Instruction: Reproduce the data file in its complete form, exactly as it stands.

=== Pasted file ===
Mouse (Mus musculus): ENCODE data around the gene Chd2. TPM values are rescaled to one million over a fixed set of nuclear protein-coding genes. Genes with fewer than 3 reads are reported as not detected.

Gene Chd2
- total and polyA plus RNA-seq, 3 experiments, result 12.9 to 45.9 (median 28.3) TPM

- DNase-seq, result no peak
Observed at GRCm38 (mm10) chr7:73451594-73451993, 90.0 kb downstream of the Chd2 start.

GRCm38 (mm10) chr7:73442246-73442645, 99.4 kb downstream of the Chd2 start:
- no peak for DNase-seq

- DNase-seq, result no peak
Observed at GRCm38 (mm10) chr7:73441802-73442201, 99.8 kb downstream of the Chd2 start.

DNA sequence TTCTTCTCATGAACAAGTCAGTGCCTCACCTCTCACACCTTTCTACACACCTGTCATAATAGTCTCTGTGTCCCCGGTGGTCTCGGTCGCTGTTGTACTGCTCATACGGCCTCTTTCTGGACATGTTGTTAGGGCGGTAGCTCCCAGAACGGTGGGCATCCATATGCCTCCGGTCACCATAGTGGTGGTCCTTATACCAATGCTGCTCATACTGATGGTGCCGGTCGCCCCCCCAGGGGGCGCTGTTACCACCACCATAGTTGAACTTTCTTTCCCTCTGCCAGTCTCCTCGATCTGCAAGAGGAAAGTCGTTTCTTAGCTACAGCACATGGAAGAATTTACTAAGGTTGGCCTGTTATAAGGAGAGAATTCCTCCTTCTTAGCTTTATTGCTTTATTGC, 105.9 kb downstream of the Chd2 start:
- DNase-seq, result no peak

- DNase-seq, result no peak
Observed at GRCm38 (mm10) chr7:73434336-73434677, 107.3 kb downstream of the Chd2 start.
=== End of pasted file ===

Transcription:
Mouse (Mus musculus): ENCODE data around the gene Chd2. TPM values are rescaled to one million over a fixed set of nuclear protein-coding genes. Genes with fewer than 3 reads are reported as not detected.

Gene Chd2
- total and polyA plus RNA-seq, 3 experiments, result 12.9 to 45.9 (median 28.3) TPM

- DNase-seq, result no peak
Observed at GRCm38 (mm10) chr7:73451594-73451993, 90.0 kb downstream of the Chd2 start.

GRCm38 (mm10) chr7:73442246-73442645, 99.4 kb downstream of the Chd2 start:
- no peak for DNase-seq

- DNase-seq, result no peak
Observed at GRCm38 (mm10) chr7:73441802-73442201, 99.8 kb downstream of the Chd2 start.

DNA sequence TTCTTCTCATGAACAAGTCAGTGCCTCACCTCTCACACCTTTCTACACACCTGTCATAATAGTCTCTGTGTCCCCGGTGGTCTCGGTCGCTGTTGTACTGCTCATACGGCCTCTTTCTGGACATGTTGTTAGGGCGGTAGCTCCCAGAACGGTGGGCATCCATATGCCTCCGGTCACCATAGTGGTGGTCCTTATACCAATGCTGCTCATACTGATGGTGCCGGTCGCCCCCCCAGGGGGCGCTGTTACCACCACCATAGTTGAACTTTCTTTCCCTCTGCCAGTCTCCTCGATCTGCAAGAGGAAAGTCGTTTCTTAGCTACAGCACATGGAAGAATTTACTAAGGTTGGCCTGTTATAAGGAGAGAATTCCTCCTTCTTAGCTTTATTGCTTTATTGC, 105.9 kb downstream of the Chd2 start:
- DNase-seq, result no peak

- DNase-seq, result no peak
Observed at GRCm38 (mm10) chr7:73434336-73434677, 107.3 kb downstream of the Chd2 start.